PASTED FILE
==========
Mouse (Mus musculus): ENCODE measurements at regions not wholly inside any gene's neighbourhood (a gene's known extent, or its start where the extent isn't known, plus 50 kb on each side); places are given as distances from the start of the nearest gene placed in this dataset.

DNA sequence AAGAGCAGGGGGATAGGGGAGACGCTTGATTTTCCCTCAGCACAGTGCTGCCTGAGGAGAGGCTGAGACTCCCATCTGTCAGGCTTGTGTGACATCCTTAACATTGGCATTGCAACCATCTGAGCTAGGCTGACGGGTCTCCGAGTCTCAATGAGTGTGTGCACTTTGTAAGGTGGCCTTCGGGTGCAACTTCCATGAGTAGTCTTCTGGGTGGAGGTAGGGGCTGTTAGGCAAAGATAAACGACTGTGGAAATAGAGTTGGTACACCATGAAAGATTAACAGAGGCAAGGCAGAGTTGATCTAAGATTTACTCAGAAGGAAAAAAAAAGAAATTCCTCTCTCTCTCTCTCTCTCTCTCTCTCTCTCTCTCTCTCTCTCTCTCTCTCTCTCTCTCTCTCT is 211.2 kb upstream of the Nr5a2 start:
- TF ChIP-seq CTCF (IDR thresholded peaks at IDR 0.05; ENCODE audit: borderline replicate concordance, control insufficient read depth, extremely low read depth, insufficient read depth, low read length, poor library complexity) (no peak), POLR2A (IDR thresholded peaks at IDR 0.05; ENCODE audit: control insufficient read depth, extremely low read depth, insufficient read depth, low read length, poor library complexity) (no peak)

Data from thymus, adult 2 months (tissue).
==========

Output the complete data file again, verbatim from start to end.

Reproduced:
Mouse (Mus musculus): ENCODE measurements at regions not wholly inside any gene's neighbourhood (a gene's known extent, or its start where the extent isn't known, plus 50 kb on each side); places are given as distances from the start of the nearest gene placed in this dataset.

DNA sequence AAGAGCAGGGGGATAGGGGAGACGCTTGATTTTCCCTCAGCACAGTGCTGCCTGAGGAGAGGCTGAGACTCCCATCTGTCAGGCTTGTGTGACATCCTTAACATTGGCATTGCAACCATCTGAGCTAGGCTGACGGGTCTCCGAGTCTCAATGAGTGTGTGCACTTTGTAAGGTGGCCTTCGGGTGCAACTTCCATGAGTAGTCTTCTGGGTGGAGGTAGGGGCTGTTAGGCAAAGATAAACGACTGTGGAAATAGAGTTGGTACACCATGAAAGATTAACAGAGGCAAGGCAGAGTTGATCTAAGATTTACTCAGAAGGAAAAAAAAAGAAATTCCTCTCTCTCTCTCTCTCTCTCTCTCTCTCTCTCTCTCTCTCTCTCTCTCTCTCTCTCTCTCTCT is 211.2 kb upstream of the Nr5a2 start:
- TF ChIP-seq CTCF (IDR thresholded peaks at IDR 0.05; ENCODE audit: borderline replicate concordance, control insufficient read depth, extremely low read depth, insufficient read depth, low read length, poor library complexity) (no peak), POLR2A (IDR thresholded peaks at IDR 0.05; ENCODE audit: control insufficient read depth, extremely low read depth, insufficient read depth, low read length, poor library complexity) (no peak)

Data from thymus, adult 2 months (tissue).